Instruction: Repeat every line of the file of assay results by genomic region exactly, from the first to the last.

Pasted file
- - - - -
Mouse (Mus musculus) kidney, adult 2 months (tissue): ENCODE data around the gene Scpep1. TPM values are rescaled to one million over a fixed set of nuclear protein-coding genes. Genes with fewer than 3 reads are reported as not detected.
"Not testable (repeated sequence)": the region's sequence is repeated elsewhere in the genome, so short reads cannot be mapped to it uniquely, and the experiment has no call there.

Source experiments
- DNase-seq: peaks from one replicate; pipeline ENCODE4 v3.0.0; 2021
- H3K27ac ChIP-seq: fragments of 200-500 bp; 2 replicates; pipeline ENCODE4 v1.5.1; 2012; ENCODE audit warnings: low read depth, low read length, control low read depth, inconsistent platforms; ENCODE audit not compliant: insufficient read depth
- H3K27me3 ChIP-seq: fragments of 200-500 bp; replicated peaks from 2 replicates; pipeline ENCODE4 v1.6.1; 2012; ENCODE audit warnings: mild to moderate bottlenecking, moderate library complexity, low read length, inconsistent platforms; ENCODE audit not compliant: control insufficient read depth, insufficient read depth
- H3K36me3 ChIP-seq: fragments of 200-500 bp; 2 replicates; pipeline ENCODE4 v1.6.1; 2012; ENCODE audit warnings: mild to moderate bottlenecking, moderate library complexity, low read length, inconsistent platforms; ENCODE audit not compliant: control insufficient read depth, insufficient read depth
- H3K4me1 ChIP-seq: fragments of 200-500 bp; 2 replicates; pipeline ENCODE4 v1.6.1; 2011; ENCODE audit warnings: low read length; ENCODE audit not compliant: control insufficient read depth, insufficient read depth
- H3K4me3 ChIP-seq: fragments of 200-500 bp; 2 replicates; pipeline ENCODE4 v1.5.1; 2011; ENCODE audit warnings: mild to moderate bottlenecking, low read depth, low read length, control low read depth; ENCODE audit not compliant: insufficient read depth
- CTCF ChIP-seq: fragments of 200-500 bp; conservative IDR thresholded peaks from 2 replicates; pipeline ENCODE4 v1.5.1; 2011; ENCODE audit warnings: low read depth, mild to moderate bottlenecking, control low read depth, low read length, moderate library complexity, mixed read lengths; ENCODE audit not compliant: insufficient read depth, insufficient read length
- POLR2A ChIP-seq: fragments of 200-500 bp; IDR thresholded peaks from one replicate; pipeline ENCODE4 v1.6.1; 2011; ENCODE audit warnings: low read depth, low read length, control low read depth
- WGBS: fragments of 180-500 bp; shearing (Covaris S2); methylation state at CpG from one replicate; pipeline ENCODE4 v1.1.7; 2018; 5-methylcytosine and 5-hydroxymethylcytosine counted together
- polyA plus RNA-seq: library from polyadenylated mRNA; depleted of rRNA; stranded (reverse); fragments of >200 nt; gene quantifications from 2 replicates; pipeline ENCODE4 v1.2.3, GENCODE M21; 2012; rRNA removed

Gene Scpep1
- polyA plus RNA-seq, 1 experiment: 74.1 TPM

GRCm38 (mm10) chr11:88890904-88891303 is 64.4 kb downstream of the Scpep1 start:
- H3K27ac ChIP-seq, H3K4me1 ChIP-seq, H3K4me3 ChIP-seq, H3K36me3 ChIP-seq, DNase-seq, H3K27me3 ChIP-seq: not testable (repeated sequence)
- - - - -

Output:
Mouse (Mus musculus) kidney, adult 2 months (tissue): ENCODE data around the gene Scpep1. TPM values are rescaled to one million over a fixed set of nuclear protein-coding genes. Genes with fewer than 3 reads are reported as not detected.
"Not testable (repeated sequence)": the region's sequence is repeated elsewhere in the genome, so short reads cannot be mapped to it uniquely, and the experiment has no call there.

Source experiments
- DNase-seq: peaks from one replicate; pipeline ENCODE4 v3.0.0; 2021
- H3K27ac ChIP-seq: fragments of 200-500 bp; 2 replicates; pipeline ENCODE4 v1.5.1; 2012; ENCODE audit warnings: low read depth, low read length, control low read depth, inconsistent platforms; ENCODE audit not compliant: insufficient read depth
- H3K27me3 ChIP-seq: fragments of 200-500 bp; replicated peaks from 2 replicates; pipeline ENCODE4 v1.6.1; 2012; ENCODE audit warnings: mild to moderate bottlenecking, moderate library complexity, low read length, inconsistent platforms; ENCODE audit not compliant: control insufficient read depth, insufficient read depth
- H3K36me3 ChIP-seq: fragments of 200-500 bp; 2 replicates; pipeline ENCODE4 v1.6.1; 2012; ENCODE audit warnings: mild to moderate bottlenecking, moderate library complexity, low read length, inconsistent platforms; ENCODE audit not compliant: control insufficient read depth, insufficient read depth
- H3K4me1 ChIP-seq: fragments of 200-500 bp; 2 replicates; pipeline ENCODE4 v1.6.1; 2011; ENCODE audit warnings: low read length; ENCODE audit not compliant: control insufficient read depth, insufficient read depth
- H3K4me3 ChIP-seq: fragments of 200-500 bp; 2 replicates; pipeline ENCODE4 v1.5.1; 2011; ENCODE audit warnings: mild to moderate bottlenecking, low read depth, low read length, control low read depth; ENCODE audit not compliant: insufficient read depth
- CTCF ChIP-seq: fragments of 200-500 bp; conservative IDR thresholded peaks from 2 replicates; pipeline ENCODE4 v1.5.1; 2011; ENCODE audit warnings: low read depth, mild to moderate bottlenecking, control low read depth, low read length, moderate library complexity, mixed read lengths; ENCODE audit not compliant: insufficient read depth, insufficient read length
- POLR2A ChIP-seq: fragments of 200-500 bp; IDR thresholded peaks from one replicate; pipeline ENCODE4 v1.6.1; 2011; ENCODE audit warnings: low read depth, low read length, control low read depth
- WGBS: fragments of 180-500 bp; shearing (Covaris S2); methylation state at CpG from one replicate; pipeline ENCODE4 v1.1.7; 2018; 5-methylcytosine and 5-hydroxymethylcytosine counted together
- polyA plus RNA-seq: library from polyadenylated mRNA; depleted of rRNA; stranded (reverse); fragments of >200 nt; gene quantifications from 2 replicates; pipeline ENCODE4 v1.2.3, GENCODE M21; 2012; rRNA removed

Gene Scpep1
- polyA plus RNA-seq, 1 experiment: 74.1 TPM

GRCm38 (mm10) chr11:88890904-88891303 is 64.4 kb downstream of the Scpep1 start:
- H3K27ac ChIP-seq, H3K4me1 ChIP-seq, H3K4me3 ChIP-seq, H3K36me3 ChIP-seq, DNase-seq, H3K27me3 ChIP-seq: not testable (repeated sequence)